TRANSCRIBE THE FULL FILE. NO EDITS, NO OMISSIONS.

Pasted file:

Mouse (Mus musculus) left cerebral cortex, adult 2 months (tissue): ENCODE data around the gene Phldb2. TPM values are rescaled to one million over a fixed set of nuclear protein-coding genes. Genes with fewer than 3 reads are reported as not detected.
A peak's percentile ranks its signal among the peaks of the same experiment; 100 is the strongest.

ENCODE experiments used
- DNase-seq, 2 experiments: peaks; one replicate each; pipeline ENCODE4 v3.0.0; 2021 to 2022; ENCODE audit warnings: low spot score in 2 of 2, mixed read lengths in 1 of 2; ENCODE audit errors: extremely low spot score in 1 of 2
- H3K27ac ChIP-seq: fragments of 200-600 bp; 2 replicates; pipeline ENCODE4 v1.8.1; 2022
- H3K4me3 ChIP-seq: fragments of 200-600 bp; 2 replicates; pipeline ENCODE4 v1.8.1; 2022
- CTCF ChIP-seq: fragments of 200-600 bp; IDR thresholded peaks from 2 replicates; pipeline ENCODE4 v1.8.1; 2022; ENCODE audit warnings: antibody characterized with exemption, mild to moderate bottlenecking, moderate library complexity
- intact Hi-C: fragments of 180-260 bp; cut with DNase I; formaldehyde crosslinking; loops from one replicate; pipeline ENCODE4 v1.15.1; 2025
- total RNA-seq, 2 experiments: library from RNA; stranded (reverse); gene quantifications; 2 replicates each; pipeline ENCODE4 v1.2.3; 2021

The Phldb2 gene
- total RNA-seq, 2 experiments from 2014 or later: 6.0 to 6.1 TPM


Mouse (Mus musculus) left cerebral cortex, adult 2 months (tissue): ENCODE data around the gene Phldb2. TPM values are rescaled to one million over a fixed set of nuclear protein-coding genes. Genes with fewer than 3 reads are reported as not detected.
A peak's percentile ranks its signal among the peaks of the same experiment; 100 is the strongest.

ENCODE experiments used
- DNase-seq, 2 experiments: peaks; one replicate each; pipeline ENCODE4 v3.0.0; 2021 to 2022; ENCODE audit warnings: low spot score in 2 of 2, mixed read lengths in 1 of 2; ENCODE audit errors: extremely low spot score in 1 of 2
- H3K27ac ChIP-seq: fragments of 200-600 bp; 2 replicates; pipeline ENCODE4 v1.8.1; 2022
- H3K4me3 ChIP-seq: fragments of 200-600 bp; 2 replicates; pipeline ENCODE4 v1.8.1; 2022
- CTCF ChIP-seq: fragments of 200-600 bp; IDR thresholded peaks from 2 replicates; pipeline ENCODE4 v1.8.1; 2022; ENCODE audit warnings: antibody characterized with exemption, mild to moderate bottlenecking, moderate library complexity
- intact Hi-C: fragments of 180-260 bp; cut with DNase I; formaldehyde crosslinking; loops from one replicate; pipeline ENCODE4 v1.15.1; 2025
- total RNA-seq, 2 experiments: library from RNA; stranded (reverse); gene quantifications; 2 replicates each; pipeline ENCODE4 v1.2.3; 2021

The Phldb2 gene
- total RNA-seq, 2 experiments from 2014 or later: 6.0 to 6.1 TPM